Of the two cameras under consideration, the Canon SX420 features a 1/2.3-inch sensor and the Nikon D800E a full frame sensor. The sensor area in the D800E is 2979 percent bigger. As a result of these sensor size differences, the cameras have a format factor of, respectively, 5.6 and 1.0. The sensor in the SX420 has a native 4:3 aspect ratio, while the one in the D800E offers a 3:2 aspect.
With 36.2MP, the D800E offers a higher resolution than the SX420 (19.9MP), but the D800E nevertheless has larger individual pixels (pixel pitch of 4.88μm versus 1.19μm for the SX420) due to its larger sensor. However, the SX420 is a much more recent model (by 3 years and 10 months) than the D800E, and its sensor will have benefitted from technological advances during this time that enhance the light gathering capacity of its pixel-units. Coming back to sensor resolution, it should be mentioned that neither of the two cameras has an anti-alias filter installed, so they are able to capture all the detail the sensor resolves.
The resolution advantage of the Nikon D800E implies greater flexibility for cropping images or the possibility to print larger pictures. The maximum print size of the D800E for good quality output (200 dots per inch) amounts to 36.8 x 24.6 inches or 93.5 x 62.4 cm, for very good quality (250 dpi) 29.4 x 19.6 inches or 74.8 x 49.9 cm, and for excellent quality (300 dpi) 24.5 x 16.4 inches or 62.3 x 41.6 cm. The corresponding values for the Canon SX420 are 25.8 x 19.3 inches or 65.4 x 49.1 cm for good quality, 20.6 x 15.5 inches or 52.3 x 39.3 cm for very good quality, and 17.2 x 12.9 inches or 43.6 x 32.7 cm for excellent quality prints.
The Canon PowerShot SX420 IS has a native sensitivity range from ISO 100 to ISO 1600. The corresponding ISO settings for the Nikon D800E are ISO 100 to ISO 6400, with the possibility to increase the ISO range to 50-25600.
Since 2007, DXO Mark has published sensor performance measurements that have been derived using a consistent methodology. This service determines an overall sensor rating, as well as sub-scores for low-light sensitivity ("DXO Sports"), dynamic range ("DXO Landscape"), and color depth ("DXO Portrait"). The adjacent table reports on the physical sensor characteristics and the outcomes of the DXO sensor quality tests for a sample of comparator-cameras.
| DXO |
|2.||Nikon D800E||Full Frame||36.2||7360||4912||1080/30p||25.6||14.3||2979||96|
|5.||Canon G7 X Mark II||1-inch||20.0||5472||3648||1080/60p||..||..||..||..|
|8.||Canon G5 X||1-inch||20.0||5472||3648||1080/60p||..||..||..||..|
|12.||Nikon D850||Full Frame||45.4||8256||5504||4K/30p||26.4||14.8||2660||100|
|13.||Nikon D810||Full Frame||36.2||7360||4912||1080/60p||25.7||14.8||2853||97|
|14.||Nikon D610||Full Frame||24.2||6016||4016||1080/30p||25.1||14.4||2925||94|
|15.||Nikon D800||Full Frame||36.2||7360||4912||1080/30p||25.3||14.4||2853||95|
|16.||Nikon D700||Full Frame||12.1||4256||2832||none||23.5||12.2||2303||80|
Many modern cameras are not only capable of taking still images, but also of capturing video footage. Both cameras under consideration are equipped with sensors that have a sufficiently high read-out speed for moving images, but the D800E provides a better video resolution than the SX420. It can shoot movie footage at 1080/30p, while the Canon is limited to 720/25p.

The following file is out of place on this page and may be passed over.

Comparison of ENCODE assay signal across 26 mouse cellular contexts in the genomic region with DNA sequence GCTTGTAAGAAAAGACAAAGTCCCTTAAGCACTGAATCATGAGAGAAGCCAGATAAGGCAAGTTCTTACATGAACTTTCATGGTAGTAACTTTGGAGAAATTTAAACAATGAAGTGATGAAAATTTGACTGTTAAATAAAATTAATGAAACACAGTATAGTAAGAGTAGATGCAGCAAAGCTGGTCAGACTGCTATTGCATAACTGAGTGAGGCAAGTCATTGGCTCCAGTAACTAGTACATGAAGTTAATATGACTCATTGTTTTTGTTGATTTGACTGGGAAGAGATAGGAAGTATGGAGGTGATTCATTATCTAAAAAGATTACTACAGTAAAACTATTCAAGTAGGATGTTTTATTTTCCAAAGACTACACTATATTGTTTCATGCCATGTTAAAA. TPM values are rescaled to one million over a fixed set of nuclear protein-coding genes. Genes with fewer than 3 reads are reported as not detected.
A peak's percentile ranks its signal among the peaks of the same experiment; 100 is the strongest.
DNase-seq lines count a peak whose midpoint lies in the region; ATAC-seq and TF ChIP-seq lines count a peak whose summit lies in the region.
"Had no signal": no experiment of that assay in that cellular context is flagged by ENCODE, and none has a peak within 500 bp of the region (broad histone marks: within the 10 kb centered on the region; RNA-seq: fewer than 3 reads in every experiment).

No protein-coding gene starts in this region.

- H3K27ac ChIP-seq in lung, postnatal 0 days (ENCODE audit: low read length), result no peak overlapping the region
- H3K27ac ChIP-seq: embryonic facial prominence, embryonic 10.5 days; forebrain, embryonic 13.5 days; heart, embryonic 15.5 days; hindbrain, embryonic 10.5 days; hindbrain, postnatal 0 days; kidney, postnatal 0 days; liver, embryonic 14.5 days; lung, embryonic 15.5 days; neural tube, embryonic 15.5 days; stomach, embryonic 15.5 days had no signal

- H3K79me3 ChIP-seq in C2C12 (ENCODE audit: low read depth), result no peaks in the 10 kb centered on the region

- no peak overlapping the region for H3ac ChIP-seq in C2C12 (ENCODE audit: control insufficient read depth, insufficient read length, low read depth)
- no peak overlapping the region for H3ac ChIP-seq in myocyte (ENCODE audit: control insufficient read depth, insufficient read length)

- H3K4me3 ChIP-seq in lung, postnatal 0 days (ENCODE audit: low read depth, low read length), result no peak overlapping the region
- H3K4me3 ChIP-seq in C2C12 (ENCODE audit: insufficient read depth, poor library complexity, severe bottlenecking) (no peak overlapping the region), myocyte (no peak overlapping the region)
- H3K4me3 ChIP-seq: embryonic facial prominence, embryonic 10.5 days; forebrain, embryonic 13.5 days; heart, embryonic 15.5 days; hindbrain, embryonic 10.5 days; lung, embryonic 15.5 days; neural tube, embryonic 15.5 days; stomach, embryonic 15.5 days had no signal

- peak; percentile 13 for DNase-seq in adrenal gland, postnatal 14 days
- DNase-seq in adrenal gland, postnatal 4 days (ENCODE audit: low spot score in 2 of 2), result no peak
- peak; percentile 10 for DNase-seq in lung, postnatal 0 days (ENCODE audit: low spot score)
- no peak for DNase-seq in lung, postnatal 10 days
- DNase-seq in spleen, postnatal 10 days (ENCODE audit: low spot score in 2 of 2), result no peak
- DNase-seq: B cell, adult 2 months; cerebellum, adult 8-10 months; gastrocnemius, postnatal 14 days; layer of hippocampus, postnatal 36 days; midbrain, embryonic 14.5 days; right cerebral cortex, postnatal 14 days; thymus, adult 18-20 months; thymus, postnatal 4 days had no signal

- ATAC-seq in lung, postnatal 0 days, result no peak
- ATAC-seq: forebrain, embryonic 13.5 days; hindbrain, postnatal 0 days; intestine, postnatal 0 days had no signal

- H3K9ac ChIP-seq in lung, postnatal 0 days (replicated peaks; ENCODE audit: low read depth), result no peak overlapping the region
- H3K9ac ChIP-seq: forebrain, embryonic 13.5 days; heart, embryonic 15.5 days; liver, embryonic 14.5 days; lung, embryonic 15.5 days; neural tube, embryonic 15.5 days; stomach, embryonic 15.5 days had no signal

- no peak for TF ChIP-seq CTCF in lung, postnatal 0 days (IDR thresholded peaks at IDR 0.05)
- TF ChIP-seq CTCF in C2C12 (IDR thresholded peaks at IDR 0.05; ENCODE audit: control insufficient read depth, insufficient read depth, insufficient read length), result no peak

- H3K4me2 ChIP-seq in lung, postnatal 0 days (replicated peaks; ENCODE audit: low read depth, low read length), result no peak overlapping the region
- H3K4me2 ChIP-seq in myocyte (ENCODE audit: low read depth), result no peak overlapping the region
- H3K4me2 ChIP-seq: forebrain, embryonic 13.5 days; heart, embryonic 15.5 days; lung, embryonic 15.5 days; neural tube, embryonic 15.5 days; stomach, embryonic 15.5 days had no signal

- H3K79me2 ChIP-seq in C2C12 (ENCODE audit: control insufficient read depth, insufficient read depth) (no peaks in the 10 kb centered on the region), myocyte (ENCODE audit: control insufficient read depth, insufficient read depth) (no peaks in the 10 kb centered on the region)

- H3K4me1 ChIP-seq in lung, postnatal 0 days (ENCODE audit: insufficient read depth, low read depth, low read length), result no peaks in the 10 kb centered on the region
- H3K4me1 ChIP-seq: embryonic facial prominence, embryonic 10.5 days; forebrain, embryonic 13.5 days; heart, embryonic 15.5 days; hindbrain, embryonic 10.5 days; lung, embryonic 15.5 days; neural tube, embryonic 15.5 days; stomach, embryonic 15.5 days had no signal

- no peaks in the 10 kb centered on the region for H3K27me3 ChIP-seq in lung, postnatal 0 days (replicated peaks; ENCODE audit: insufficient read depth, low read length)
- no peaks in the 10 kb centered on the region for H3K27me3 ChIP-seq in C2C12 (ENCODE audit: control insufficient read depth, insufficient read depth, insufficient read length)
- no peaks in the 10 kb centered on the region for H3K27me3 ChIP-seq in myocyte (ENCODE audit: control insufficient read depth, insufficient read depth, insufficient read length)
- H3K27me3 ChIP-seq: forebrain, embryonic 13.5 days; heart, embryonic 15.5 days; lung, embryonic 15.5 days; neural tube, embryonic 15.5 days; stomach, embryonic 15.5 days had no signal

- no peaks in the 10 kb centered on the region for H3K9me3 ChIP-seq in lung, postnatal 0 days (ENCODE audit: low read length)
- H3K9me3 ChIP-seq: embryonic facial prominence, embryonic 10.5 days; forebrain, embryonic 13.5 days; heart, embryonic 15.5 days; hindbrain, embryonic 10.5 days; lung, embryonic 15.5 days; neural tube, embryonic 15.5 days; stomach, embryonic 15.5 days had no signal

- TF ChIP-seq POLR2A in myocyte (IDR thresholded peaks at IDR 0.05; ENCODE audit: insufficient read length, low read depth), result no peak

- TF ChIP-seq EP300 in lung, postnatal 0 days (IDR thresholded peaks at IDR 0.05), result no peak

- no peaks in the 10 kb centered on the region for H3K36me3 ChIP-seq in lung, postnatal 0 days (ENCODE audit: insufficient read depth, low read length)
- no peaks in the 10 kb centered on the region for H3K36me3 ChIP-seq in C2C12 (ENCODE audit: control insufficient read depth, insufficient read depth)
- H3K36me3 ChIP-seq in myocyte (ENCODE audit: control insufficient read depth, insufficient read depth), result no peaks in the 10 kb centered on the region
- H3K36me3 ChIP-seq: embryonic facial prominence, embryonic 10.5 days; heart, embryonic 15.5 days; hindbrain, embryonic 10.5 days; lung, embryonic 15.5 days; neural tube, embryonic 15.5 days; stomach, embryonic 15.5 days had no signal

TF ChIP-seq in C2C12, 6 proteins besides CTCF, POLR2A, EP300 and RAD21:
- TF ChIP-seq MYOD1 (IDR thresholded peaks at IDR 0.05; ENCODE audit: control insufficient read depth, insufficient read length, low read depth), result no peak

Beyond body and sensor, cameras can and do differ across a range of features. For example, the D800E has an optical viewfinder, which can be very useful when shooting in bright sunlight. In contrast, the SX420 relies on live view and the rear LCD for framing. The following table reports on some other key feature differences and similarities of the Canon SX420, the Nikon D800E, and comparable cameras.
|5.||Canon G7 X Mark II||none||n||3.0||1040||tilting||Y||1/2000s||8.0||Y||Y|
|8.||Canon G5 X||2360||n||3.0||1040||swivel||Y||1/2000s||5.9||Y||Y|
One feature that is present on the D800E, but is missing on the SX420 is a top-level LCD. While being, of course, smaller than the rear screen, the control panel conveys some of the essential shooting information and can be convenient for quick and easy settings verification.
The Nikon D800E has an intervalometer built-in. This enables the photographer to capture time lapse sequences, such as flower blooming, a sunset or moon rise, without purchasing an external camera trigger and related software.
The SX420 writes its imaging data to SDXC cards, while the D800E uses Compact Flash or SDXC cards. The D800E features dual card slots, which can be very useful in case a memory card fails. In contrast, the SX420 only has one slot. The D800E supports UHS-I cards (Ultra High Speed data transfer of up to 104 MB/s), while the SX420 cannot take advantage of Ultra High Speed SD cards.
For some imaging applications, the extent to which a camera can communicate with its environment can be an important aspect in the camera decision process. The table below provides an overview of the connectivity of the Canon PowerShot SX420 IS and Nikon D800E and, in particular, the interfaces the cameras (and selected comparators) provide for accessory control and data transfer.